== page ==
Artificial Intelligence, effective assessment methods and keeping up with students in an increasingly hyper-connected world were among hot topics of debate at Regent’s University London's 2019 Learning and Teaching Conference, which returned for its third instalment this month.
Academic staff from across the University turned out in force to discuss their teaching practices with one another, while exploring critical topics together in groups, during a jam-packed day of presentations and workshops.
The conference delved into a diverse array of topics, including: the growing popularity of artificial intelligence (AI) in higher education, cross-departmental teaching collaborations, empowering student communication, the impact of assessment on feedback methods, among various others, while examining the benefits and challenges of each.
Leading on the theme of AI, Dr Stephen Ellis’ (Associate Dean, Business & Management (BaM)) talk, ‘engaging with tomorrow’s education – the learning bots are coming’, highlighted the increasing influence of AI technologies within higher education, and how teaching staff could harness learning bots – i.e. software programmed to perform automated tasks – to enhance Regent’s learning and teaching environment.
Dr Ellis said: ‘Those who move in the sphere of higher education must understand the technologies that are changing the world and start using them to engage with students’ learning.’
An integrated network platform – cloud-based software that allows users to remotely connect with one another, and the outside world – will be key to achieving this, explained Dr Ellis, as it would give students the opportunity to engage with 'real-world' learning experiences, such as live video-interviewing business CEOs.
Other key benefits of learning bots include their 'consistent and 24/7' nature, and their ability to perform repetitive tasks, such as answering students’ commonly asked questions, thus ‘freeing up loads of time and effort for the lecturer’, explained Dr Ellis.
Continuing the theme of the student experience, Oliver Sterland’s (Senior Lecturer, BaM) workshop, ‘how students are experiencing our assignments’, highlighted some of the key concerns raised by students on Regent’s’ assessment methods, including group work, marking criteria, reflection and presentation of assignments – based on feedback from semi-structured interviews with six students.
On the subject of group work, Dr Ellis advocated the use of peer-review assessments to ensure that students are marked as fairly as possible for their contributions to group tasks.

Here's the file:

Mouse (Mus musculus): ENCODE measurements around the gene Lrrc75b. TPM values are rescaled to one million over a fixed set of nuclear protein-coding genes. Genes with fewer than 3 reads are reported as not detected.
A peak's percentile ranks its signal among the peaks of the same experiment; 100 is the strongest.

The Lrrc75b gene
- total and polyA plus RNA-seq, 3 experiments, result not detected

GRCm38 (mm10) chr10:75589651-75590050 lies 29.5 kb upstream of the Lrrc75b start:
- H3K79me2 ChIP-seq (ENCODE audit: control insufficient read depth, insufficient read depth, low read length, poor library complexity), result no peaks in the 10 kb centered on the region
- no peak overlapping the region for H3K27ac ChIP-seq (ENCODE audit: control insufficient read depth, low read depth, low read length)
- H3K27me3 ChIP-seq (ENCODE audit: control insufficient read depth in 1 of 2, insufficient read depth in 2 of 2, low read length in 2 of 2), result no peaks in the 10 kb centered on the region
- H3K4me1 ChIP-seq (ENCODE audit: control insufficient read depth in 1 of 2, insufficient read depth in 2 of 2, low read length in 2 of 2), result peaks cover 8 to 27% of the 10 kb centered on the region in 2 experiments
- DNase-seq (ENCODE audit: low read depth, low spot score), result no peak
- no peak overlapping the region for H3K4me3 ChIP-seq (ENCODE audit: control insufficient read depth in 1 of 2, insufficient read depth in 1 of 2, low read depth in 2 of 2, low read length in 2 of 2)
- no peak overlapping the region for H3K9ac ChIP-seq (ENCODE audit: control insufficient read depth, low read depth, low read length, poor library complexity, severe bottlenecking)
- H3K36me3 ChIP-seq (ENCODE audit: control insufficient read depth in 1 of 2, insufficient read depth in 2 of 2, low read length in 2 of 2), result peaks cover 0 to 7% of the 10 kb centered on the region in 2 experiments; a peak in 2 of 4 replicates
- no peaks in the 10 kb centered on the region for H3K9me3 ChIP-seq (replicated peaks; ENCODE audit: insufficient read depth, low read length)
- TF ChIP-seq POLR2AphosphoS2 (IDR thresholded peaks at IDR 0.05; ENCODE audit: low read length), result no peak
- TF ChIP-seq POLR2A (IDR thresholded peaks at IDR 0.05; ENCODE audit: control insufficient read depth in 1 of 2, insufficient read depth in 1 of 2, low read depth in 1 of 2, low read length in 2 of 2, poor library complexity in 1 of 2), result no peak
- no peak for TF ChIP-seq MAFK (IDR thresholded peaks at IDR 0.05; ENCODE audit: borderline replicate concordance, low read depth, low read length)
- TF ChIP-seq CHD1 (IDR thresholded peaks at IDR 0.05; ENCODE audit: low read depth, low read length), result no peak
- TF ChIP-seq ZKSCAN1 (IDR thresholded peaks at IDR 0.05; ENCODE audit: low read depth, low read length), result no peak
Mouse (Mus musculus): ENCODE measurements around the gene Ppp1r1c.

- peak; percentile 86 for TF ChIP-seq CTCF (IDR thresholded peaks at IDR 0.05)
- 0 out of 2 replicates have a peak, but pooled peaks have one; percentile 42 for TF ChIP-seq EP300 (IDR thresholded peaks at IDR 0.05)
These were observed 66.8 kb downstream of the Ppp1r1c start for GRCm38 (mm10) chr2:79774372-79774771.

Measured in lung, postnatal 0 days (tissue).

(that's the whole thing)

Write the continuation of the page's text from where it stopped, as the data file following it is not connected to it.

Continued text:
This followed with a discussion on the importance of reflection in assessment strategies, with one attendee recommending a method that awarded a component grade to the whole group, and an individual grade for individual assignments. She added that this would enable 'individual reflection' among students on how they engaged with the group task and what they learned from it.
The discussion also focused on the importance of make reflections 'authentic' for students, through the use of reflexive assignments and experiential activities. This would allow students to critically evaluate the course material and ‘encourage them to reflect on the whole learning experience,’ believed one attendee.
One of the day’s closing sessions – ‘engaging the head, heart and hands in learning and teaching’– explored how lecturers could better harness technology in the classroom to engage with students in an increasingly 'hyper-connected' world.
Led by Dr Vincent Ong (Head of Programmes, BaM) and Dr Bhavini Desai (Principal Lecturer, BaM), the session emphasised the importance of a holistic approach to learning that combined the ‘head (cognitive), heart (affective) and hands’ (psychomotor) in both teaching and assessment.
Dr Ong added that there was a risk of students becoming 'disconnected' in class after their first few weeks at university, asking lecturers to share their ideas on how Regent’s could further enhance student engagement through its teaching methods.
Among the key ideas raised was making explicitly clear to students the skills they are developing through their assigned tasks. It was highlighted that this approach would help students visualise how their current learning will aid them in the future.
Dr Ong also emphasised the importance of using dynamic, action-focused language that is relevant to students’ experience of the real world. ‘If we deliver something close to their heart, they are going to be engaged.’
Following the event, participants gave highly positive feedback on the diversity of topics and practices shared, with one stating: ‘the day was a great opportunity to find out about innovative practices at the University’.
While another added: ‘I think it was a great opportunity for the academics to come together. I found the keynote speaker [Rose Luckin] extremely interesting and it was good to hear something new and inspiring.’